Thursday, August 27, 2009

New Pattern - 80s Victorian Freakout

I know, I know, this doesn't seem like something I'd buy. BUT.

We went to a vintage baseball game early in the summer and I had NOTHING TO WEAR! The folks from GBACG who organized the costumed spectators were very forgiving. They invited folks to wear pretty much anything from Dickens-era Victorian through steam-punk. But I still really had nothing.

I ended up wearing a terrible 90s stretch cotton hobble skirt from the back of the closet and a hastily thrifted 80s secretary top. I accessorized with black cotton gloves, granny boots, striped socks, a black parasol and a bonnet I had made from a straw hat-shaped thrift store wall hanging. It was a crap outfit and more 1910 than late 1800s, but even so everyone was very nice. I even got a few nice comments on my outfit.

Next time though, I'd like to have something closer to period appropriate. This this pattern is clearly not. But. I have a plan.

The vintage baseball league wears uniform styles from the 1880s. That would be (from what I can glean at Fashion Era and various other sites) the "late bustle" period. I think that with some tweaking and a shorter train, I could fashion this dress into something approaching a late period bustle dress. I think. Maybe.

I suppose I could buy a vintage reproduction pattern of that era, but I'm not entirely confident that I have enough skill to pull it off. And then it would have to be just right, wouldn't it?

Once you take that step, you have to be concerned with so many other things that I'm sure I'd get wrong. I'd have to choose exactly the right fabric and notions and I'd need the right undergarments and construction would have to be just so ... it all just makes my head spin.

I'm much more comfortable bunging something together with a cheap pattern and cheap low profile fabric as an experiment. You know, 3/4-ass. (That's just slightly worse than half-ass.) Like I do everything.

Wish me luck.

Thursday, August 20, 2009

My Husband - The Enabler

My husband is wonderful. Really. He discovered a used art supply store with used patterns. For 50 cents each! And then he took me there!! Love him.

I went a little nuts. I could have done a lot more damage but I limited myself to the Simplicity drawer. Thank you, husband! You are the best enabler ever!

Here's what I got:

This blouse is just SO Mary Tyler Moore. It's not my usual style, but I love the giant collar. Not to mention the crazy tie!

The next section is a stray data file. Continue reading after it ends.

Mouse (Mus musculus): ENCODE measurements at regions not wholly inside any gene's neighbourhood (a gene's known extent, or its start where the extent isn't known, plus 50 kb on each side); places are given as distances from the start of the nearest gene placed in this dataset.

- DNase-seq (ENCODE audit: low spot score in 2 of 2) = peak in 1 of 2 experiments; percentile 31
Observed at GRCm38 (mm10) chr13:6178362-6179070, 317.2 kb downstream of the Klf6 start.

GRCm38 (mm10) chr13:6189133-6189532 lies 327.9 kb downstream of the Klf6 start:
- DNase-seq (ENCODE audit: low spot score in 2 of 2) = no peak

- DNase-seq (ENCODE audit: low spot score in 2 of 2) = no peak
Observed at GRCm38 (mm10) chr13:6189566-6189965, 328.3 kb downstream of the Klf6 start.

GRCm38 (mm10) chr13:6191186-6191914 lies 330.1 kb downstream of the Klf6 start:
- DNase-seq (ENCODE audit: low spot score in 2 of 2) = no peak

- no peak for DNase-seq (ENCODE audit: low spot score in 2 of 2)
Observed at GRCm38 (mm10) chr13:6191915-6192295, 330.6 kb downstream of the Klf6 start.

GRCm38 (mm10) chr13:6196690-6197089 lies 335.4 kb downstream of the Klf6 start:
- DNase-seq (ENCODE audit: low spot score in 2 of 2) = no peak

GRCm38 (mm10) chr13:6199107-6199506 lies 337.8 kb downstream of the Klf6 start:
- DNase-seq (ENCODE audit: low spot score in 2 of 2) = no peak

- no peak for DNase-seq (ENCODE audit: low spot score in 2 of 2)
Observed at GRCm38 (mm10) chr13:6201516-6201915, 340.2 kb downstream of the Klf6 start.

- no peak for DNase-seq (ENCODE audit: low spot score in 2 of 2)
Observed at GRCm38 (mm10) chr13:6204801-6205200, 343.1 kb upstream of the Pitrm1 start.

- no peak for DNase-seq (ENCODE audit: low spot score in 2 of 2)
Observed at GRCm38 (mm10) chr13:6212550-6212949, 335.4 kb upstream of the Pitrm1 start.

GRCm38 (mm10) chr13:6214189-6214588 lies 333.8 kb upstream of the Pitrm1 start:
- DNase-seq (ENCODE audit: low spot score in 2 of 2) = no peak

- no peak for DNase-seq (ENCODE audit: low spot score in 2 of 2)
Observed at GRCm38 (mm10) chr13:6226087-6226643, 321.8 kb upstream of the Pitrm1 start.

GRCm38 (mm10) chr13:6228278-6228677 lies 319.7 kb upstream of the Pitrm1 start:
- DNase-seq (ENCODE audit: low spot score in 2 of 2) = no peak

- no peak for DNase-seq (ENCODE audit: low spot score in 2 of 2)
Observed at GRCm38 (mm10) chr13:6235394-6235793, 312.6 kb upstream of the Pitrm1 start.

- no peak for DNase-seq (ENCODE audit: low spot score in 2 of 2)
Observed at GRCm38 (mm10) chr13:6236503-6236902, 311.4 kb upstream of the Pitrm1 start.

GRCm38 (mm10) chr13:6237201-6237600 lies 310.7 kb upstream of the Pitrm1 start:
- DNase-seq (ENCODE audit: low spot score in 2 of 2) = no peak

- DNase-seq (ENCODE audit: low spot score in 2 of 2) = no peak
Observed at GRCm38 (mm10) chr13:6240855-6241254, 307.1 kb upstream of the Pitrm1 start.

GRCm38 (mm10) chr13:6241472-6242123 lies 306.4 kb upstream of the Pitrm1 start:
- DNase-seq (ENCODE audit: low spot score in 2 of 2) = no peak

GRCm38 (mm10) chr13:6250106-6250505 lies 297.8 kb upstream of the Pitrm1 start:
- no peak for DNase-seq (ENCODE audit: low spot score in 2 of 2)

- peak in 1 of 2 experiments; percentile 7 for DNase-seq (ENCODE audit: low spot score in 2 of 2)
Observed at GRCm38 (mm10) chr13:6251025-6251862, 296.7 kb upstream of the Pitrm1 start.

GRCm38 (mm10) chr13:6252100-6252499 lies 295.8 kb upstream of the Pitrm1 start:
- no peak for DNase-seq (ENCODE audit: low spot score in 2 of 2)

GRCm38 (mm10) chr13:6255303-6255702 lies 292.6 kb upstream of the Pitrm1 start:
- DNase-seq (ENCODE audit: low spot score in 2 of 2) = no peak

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It says "Vintage Simplicity" on the package and the drawing looks vaguely vintage... But the photograph makes me think this is not a repro of a vintage pattern. It fits too near the body for 20s and its too long for 40s... I think its closer to 30s but to my (mostly untrained) eye, it looks a little over sized and 80s, doncha think? (Copyright 1991) I like it, though. Maybe in a different fabric? Something less reflective, perhaps?

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Look! Embroidery patterns from the 70s! Magic Mushrooms, culturally insensitive Native American designs (headdress! peace pipe!) and, of course, doves. I'm cracking up over here.

Unfortunately, the designs are all stuck together inside the package. I think that maybe if I can gently un-stick them, I can scan them and clean them up in Photo Shop. Then it's just a matter of using marking paper to trace them onto my fabric of choice. Wahoo!

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I know, I know, another terrible 80s pattern. Does Christy Brinkley make up for it? Seriously, though, I think I have another potential Gatsby dress here. Imagine it about a foot longer in a more drapey fabric... No? Try squinting. That's what I do.

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I love love love this 70s day dress. I see it in crisp black cotton with contrast black and white polka dots for the yoke/belt/cuffs.

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Dude. I don't know. I know this pattern is a mess historically because I've seen it reviewed elsewhere. Still, I like the corsety things, though I can't really think of a reason for making or wearing them. I know what you're thinking but no, I won't be making this to wear to Renaissance Faire. In my opinion, Ren Faire is where overly agressive and scandalously drunk men who are old enough to know better, hit on you with the creepiest of pickup lines spoken in bad Elizabethan/California accents. (What can I say? I grew up in the land of hippies and it greatly clouded my opinion of the Faire.)